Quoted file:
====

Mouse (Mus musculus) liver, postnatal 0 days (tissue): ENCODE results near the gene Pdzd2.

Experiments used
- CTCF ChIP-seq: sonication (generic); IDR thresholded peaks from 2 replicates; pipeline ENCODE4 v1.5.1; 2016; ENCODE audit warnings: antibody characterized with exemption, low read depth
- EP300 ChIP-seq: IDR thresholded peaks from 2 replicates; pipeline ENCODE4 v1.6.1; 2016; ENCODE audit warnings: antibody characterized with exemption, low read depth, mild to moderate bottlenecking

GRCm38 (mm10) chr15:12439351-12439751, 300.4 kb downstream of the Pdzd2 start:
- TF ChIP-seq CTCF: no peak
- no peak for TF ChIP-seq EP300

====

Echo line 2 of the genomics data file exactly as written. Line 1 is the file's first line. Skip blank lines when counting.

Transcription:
Experiments used